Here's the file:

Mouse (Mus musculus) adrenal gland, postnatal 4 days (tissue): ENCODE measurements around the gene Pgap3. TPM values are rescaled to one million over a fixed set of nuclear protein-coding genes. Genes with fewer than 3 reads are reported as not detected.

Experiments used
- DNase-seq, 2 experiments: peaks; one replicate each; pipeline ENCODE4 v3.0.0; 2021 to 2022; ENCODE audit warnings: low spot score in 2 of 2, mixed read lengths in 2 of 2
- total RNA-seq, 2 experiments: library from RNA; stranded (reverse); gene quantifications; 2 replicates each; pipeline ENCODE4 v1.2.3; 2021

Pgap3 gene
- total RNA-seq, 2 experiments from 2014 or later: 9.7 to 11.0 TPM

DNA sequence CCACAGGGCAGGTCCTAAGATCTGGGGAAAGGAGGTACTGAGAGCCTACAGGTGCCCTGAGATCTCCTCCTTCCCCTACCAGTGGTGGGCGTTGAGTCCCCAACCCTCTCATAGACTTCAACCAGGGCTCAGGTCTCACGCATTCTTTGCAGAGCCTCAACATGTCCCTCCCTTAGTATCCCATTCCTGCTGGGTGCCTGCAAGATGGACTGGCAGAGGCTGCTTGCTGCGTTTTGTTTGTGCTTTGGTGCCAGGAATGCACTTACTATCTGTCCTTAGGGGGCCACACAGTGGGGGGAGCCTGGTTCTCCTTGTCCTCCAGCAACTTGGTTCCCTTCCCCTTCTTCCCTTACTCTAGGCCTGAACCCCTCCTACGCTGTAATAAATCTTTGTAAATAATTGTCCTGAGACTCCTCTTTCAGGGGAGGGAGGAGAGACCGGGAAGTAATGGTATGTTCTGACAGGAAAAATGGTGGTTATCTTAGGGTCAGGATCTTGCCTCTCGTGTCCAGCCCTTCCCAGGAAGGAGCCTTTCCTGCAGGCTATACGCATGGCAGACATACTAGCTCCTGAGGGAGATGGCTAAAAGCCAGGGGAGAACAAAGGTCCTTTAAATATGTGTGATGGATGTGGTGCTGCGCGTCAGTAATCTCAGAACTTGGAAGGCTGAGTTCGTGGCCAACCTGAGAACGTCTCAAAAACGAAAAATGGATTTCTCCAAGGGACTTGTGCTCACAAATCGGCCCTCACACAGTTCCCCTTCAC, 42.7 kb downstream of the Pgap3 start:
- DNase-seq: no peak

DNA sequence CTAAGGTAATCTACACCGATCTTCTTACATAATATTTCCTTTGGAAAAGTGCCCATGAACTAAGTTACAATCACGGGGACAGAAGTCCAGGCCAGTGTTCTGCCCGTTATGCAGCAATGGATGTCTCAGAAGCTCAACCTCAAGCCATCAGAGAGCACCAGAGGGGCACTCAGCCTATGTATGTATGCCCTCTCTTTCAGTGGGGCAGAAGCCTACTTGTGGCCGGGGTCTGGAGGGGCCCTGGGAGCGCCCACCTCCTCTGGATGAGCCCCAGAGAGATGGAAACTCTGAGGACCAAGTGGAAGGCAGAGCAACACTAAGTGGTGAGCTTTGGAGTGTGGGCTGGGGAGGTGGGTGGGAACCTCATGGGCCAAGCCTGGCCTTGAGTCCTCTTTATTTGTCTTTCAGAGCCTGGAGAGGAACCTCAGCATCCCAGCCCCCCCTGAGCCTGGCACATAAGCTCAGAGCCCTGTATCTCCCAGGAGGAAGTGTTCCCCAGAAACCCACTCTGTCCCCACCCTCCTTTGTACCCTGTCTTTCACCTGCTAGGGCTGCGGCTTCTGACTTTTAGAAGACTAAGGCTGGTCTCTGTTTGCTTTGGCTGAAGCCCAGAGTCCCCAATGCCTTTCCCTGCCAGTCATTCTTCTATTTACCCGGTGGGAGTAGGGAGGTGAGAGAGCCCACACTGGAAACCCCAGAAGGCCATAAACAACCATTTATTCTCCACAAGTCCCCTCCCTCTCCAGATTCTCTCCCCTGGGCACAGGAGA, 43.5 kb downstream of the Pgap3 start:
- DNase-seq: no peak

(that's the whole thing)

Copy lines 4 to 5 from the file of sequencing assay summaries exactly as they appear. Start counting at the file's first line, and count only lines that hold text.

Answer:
- total RNA-seq, 2 experiments: library from RNA; stranded (reverse); gene quantifications; 2 replicates each; pipeline ENCODE4 v1.2.3; 2021

Pgap3 gene